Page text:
Carol Gordon is a member of OICR’s Patient and Family Advisory Council (PFAC), which was formed in 2021 to guide the institute’s patient partnership activities and shape its research priorities. She is also a patient partner for OICR’s Window-of-Opportunity (WOO) Network, led by Drs. Angel Arnaout and Melanie Spears, which conducts clinical trials that explore the effectiveness and mechanisms of action of new therapeutics by focusing on the time between a patient’s diagnosis and when their treatment begins.
In her role as patient partner, Gordon provided input on proposed WOO trials and how they might be received by patients. Alongside other members of the WOO Network team, she also helped develop a patient brochure that explains the unique nature of WOO trials —which take place during the weeks when a patient waits for cancer surgery —in straightforward language.
Gordon presented to WOO Network researchers on the benefits of patient engagement and worked with the WOO team to recruit four patient partners to work on new WOO trials, who have gone on to shape their respective trials by raising important questions around supports for participants, equitable access and outcome measures. She and other PFAC members are also contributing to the Clinical Translation Program as part of its Progress Review Committee.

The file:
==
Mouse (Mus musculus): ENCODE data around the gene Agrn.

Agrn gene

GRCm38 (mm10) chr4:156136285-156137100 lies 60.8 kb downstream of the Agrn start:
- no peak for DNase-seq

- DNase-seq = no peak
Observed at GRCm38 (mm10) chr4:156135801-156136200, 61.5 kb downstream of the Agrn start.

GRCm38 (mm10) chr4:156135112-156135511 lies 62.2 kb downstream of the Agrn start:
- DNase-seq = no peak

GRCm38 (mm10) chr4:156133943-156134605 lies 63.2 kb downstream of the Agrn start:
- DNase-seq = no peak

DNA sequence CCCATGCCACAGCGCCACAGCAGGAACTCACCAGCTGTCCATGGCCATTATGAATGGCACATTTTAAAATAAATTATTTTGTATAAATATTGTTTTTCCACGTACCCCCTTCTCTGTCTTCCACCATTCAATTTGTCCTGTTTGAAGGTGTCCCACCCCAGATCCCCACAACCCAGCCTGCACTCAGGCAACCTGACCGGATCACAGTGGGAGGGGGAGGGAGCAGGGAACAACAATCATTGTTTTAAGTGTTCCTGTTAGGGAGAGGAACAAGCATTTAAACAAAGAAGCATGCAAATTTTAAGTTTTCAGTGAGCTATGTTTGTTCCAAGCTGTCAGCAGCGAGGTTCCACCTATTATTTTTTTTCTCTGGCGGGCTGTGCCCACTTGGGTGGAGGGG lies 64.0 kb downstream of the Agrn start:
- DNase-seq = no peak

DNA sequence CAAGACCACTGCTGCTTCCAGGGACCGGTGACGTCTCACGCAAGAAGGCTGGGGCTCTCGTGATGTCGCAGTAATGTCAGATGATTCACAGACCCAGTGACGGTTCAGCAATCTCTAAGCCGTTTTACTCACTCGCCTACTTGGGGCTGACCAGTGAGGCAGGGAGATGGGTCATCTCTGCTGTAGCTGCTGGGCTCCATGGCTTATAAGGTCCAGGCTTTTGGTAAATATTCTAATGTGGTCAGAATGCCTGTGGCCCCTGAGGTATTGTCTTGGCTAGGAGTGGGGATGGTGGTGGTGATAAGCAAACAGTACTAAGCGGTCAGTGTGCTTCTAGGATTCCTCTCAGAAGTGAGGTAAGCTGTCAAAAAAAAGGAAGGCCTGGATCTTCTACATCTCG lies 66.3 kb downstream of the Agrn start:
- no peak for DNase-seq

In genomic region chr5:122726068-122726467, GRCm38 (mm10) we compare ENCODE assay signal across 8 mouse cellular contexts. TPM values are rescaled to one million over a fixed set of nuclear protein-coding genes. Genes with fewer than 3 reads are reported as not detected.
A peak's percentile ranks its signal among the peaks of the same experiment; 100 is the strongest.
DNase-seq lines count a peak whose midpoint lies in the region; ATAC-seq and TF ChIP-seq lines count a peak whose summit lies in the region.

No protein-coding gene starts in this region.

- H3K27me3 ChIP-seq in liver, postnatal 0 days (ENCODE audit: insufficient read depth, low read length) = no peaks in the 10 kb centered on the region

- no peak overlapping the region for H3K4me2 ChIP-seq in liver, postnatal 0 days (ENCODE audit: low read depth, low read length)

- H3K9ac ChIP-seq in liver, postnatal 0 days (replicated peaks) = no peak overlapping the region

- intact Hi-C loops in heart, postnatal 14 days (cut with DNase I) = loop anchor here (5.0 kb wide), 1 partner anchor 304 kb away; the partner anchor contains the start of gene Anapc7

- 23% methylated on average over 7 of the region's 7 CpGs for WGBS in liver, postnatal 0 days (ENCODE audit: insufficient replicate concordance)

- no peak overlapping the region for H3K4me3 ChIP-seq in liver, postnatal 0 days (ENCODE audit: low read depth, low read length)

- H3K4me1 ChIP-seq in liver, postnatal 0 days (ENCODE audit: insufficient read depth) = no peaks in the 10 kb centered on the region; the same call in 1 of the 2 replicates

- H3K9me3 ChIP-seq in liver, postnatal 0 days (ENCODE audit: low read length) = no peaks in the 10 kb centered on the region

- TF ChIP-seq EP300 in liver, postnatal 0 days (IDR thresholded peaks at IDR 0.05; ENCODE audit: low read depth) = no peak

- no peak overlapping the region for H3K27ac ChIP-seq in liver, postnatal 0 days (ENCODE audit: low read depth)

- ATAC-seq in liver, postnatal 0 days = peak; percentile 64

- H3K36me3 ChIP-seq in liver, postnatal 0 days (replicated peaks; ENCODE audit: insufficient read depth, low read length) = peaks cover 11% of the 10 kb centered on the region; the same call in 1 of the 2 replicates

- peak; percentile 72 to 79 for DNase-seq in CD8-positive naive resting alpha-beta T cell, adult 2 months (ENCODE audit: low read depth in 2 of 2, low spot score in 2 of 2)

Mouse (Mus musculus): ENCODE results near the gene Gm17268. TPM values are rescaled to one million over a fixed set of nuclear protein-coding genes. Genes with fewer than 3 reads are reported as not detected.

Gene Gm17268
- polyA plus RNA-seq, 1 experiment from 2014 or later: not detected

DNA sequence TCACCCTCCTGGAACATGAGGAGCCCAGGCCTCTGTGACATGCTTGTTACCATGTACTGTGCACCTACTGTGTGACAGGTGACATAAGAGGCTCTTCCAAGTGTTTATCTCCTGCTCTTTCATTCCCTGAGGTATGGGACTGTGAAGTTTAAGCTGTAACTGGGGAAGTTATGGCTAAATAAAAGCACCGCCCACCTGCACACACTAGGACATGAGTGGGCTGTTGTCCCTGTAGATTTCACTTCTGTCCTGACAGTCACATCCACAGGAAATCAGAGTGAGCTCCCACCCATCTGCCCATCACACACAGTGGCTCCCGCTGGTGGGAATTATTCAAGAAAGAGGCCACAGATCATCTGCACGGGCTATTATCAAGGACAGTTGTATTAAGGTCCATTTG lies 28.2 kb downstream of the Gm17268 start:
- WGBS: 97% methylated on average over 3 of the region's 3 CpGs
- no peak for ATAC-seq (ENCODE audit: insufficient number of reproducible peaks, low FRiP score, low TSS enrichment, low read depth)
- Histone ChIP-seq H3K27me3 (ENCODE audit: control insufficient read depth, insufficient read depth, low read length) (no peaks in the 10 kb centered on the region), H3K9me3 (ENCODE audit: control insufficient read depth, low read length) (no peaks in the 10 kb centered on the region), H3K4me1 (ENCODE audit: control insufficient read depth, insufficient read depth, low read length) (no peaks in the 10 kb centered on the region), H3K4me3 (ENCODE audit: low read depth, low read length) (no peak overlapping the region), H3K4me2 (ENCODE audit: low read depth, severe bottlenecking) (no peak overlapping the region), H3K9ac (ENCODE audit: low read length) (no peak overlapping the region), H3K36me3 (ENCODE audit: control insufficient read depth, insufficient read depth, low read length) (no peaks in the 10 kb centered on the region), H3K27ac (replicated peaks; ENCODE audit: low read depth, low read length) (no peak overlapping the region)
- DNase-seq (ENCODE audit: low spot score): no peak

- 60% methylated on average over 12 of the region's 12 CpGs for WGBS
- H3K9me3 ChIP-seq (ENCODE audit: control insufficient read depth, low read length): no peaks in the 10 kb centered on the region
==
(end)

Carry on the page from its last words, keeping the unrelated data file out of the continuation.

Gordon says her experience with OICR has been extremely positive. Researchers have genuinely welcomed her contributions, and she’s proud to be part of leading-edge research. She says that when she was diagnosed with late-stage gynaecological cancer in 2013 and doctors didn’t expect her to survive, innovative treatments helped her beat the odds.
At the same time, she says her experience with cancer was very challenging, and she hopes that her involvement in research can help make life better for cancer patients — those that participate in clinical trials and those that benefit from their findings.
“I hope that patients will have a better experience in the trials as a result of patient input on the design,” says Gordon. “The thought that, thanks to research like this, maybe my children won’t have the same horrible experience with cancer that I had, is really what drives me.”
People with lived experience of cancer as a patient or caregiver are invited to get involved by signing up for OICR’s patient community.